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Gardelle, J, Hiernaux, P, Kergoat, L, Grippa, M (2010). "Less rain, more water in ponds: a remote sensing study of the dynamics of surface waters from 1950 to present in pastoral Sahel (Gourma region, Mali)". HYDROLOGY AND EARTH SYSTEM SCIENCES, 14(2), 309-324.

Abstract
Changes in the flooded area of ponds in the Gourma region from 1950 to present are studied by remote sensing, in the general context of the current multi-decennial Sahel drought. The seasonal and interannual variations of the areas covered by surface water are assessed using multi-date and multi-sensor satellite images (SPOT, FORMOSAT, LANDSAT-MSS, -TM, and -ETM, CORONA, and MODIS) and aerial photographs (IGN). Water body classification is adapted to each type of spectral resolution, with or without a middle-infrared band, and each spatial resolution, using linear unmixing for mixed pixels of MODIS data. The high-frequency MODIS data document the seasonal cycle of flooded areas, with an abrupt rise early in wet season and a progressive decrease in the dry season. They also provide a base to study the inter-annual variability of the flooded areas, with sharp contrasts between dry years such as 2004 (low and early maximal area) and wetter years such as 2001 and 2002 (respectively high and late maximal area).The highest flooded area reached annually greatly depends on the volume, intensity and timing of rain events. However, the overall reduction by 20% of annual rains during the last 40 years is concomitant with an apparently paradoxical large increase in the area of surface water, starting from the 1970's and accelerating in the mid 1980's. Spectacular for the two study cases of Agoufou and Ebang Mallam, for which time series covering the 1954 to present period exist, this increase is also diagnosed at the regional scale from LANDSAT data spanning 1972-2007. It reaches 108% between September 1975 and 2002 for 91 ponds identified in central Gourma. Ponds with turbid waters and no aquatic vegetation are mostly responsible for this increase, more pronounced in the centre and north of the study zone. Possible causes of the differential changes in flooded areas are discussed in relation with the specifics in topography, soil texture and vegetation cover over the watersheds that feed each of the ponds. Changes in rain pattern and in ponds sedimentation are ruled out, and the impact of changes in land use, limited in the area, is found secondary, as opposed to what has often been advocated for in southern Sahel. Instead, major responsibility is attributed to increased runoff triggered by the lasting impact of the 1970-1980's droughts on the vegetation and on the runoff system over the shallow soils prevailing over a third of the landscape.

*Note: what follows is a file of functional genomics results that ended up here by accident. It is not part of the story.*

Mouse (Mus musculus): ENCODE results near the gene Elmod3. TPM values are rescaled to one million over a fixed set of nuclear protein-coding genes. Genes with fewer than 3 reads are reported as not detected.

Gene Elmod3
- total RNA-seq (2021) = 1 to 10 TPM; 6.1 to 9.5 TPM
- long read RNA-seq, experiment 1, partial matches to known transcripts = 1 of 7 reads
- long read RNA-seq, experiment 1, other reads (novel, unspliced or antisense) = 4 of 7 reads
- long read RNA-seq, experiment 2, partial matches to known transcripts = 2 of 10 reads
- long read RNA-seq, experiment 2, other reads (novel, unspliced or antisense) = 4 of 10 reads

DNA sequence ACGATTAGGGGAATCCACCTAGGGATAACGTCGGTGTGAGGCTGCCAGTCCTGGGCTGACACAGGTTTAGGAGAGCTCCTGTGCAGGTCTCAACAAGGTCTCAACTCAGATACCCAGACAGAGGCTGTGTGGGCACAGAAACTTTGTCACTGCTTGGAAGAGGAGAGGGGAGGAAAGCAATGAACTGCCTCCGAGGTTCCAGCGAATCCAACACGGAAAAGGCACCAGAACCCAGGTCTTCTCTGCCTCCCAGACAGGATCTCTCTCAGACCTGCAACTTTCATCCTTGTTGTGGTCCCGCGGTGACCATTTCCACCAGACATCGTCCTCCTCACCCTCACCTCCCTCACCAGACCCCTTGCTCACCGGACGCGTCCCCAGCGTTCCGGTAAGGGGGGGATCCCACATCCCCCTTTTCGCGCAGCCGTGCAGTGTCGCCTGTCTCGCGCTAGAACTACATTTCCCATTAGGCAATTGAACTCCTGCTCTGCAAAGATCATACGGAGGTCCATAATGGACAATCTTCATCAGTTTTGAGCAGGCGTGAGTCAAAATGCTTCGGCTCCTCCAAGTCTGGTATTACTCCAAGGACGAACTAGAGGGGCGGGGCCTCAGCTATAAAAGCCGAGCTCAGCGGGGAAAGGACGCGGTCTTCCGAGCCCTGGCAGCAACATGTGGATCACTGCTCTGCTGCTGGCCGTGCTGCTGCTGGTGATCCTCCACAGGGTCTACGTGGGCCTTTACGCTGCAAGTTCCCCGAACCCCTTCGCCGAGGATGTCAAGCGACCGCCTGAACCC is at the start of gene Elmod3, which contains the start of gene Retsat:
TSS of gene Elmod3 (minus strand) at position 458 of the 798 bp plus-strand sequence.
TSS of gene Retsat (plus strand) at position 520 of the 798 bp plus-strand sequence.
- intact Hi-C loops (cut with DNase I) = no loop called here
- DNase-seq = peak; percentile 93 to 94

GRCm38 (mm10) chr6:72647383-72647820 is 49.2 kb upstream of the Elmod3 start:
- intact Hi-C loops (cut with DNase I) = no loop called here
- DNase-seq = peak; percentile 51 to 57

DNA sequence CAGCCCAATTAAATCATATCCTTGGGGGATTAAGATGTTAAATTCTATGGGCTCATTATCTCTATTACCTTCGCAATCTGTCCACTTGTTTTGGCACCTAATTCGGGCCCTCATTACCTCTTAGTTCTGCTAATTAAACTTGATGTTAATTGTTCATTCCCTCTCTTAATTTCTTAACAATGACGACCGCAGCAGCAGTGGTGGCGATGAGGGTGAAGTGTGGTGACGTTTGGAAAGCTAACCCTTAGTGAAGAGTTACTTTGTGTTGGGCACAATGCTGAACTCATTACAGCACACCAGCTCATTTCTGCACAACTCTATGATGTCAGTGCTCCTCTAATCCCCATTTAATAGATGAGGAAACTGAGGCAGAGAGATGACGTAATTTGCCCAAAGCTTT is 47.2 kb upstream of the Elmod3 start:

DOI:

ISSN:
1027-5606

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